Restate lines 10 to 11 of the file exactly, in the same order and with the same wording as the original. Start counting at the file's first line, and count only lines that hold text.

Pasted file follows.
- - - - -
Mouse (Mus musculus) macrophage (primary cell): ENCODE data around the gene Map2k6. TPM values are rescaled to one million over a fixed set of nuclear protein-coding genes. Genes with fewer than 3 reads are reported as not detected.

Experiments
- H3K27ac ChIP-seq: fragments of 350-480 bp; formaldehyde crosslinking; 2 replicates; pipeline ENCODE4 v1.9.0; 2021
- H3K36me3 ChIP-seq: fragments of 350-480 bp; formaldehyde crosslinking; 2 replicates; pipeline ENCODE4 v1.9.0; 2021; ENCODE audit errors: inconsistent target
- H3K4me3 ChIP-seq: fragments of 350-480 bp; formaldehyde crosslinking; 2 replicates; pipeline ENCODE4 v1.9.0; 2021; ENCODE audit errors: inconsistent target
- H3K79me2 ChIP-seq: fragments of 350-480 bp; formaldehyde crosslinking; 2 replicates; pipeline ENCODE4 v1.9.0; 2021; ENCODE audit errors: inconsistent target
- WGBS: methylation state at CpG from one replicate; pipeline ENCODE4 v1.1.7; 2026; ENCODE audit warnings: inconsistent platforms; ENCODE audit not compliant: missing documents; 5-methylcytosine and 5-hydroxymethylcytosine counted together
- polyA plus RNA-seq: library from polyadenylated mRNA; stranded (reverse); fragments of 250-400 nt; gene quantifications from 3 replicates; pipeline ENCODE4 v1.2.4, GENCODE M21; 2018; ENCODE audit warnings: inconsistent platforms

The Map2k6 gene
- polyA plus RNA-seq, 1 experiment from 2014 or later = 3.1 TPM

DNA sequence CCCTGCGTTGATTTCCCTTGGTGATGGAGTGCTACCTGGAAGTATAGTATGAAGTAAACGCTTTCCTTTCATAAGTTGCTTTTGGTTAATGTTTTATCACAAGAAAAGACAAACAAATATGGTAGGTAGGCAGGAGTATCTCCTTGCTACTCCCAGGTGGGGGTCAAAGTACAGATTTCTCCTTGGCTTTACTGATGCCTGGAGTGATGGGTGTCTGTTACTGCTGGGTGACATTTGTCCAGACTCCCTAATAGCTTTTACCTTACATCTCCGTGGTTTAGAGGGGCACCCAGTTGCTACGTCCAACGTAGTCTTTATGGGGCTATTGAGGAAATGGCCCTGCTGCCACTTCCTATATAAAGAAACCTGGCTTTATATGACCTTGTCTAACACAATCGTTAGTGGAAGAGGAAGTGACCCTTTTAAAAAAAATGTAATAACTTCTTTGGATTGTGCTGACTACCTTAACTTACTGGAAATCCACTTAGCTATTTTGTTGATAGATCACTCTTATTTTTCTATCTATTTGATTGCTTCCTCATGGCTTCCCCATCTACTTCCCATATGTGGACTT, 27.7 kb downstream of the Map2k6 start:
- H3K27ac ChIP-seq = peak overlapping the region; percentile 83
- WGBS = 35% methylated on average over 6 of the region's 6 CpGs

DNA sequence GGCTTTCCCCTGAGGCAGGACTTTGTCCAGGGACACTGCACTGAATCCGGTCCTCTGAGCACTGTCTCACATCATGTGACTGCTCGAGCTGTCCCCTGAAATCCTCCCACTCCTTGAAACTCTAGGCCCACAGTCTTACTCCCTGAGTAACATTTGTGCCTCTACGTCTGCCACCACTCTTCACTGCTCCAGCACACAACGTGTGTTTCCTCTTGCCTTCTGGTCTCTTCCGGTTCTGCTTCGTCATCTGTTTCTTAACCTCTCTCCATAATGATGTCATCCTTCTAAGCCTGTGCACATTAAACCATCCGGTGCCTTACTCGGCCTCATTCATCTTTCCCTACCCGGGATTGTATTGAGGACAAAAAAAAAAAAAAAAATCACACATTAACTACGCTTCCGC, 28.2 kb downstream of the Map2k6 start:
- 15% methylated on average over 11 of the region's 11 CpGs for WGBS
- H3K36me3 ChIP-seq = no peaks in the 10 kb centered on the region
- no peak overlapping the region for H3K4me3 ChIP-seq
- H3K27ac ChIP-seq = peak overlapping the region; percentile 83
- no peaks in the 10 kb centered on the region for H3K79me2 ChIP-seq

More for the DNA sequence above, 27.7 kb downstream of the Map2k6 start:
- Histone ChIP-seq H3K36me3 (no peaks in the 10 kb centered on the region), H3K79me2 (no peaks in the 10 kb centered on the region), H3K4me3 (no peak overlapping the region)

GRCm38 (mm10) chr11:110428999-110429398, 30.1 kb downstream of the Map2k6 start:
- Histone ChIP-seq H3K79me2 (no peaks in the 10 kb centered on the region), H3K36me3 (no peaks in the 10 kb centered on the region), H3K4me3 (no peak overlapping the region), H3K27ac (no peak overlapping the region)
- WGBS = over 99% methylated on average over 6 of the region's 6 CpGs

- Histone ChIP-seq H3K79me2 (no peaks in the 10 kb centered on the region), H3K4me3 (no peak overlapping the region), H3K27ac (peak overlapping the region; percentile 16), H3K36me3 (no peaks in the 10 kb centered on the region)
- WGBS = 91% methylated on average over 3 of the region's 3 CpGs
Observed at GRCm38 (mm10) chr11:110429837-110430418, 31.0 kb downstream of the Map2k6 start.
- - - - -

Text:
- polyA plus RNA-seq, 1 experiment from 2014 or later = 3.1 TPM

DNA sequence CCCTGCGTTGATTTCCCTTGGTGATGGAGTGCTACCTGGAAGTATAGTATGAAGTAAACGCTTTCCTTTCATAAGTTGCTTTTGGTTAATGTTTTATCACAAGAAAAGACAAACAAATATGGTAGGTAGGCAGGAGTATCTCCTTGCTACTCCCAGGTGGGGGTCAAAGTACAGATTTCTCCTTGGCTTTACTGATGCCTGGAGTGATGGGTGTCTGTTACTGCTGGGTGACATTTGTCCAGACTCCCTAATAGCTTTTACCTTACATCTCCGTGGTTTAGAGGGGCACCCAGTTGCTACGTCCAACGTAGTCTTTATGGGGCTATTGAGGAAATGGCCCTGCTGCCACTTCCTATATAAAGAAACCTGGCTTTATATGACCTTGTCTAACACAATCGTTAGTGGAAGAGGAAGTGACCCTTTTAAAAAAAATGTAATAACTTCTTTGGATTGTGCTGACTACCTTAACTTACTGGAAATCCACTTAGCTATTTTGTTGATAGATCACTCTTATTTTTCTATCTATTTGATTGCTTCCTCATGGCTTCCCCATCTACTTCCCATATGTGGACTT, 27.7 kb downstream of the Map2k6 start: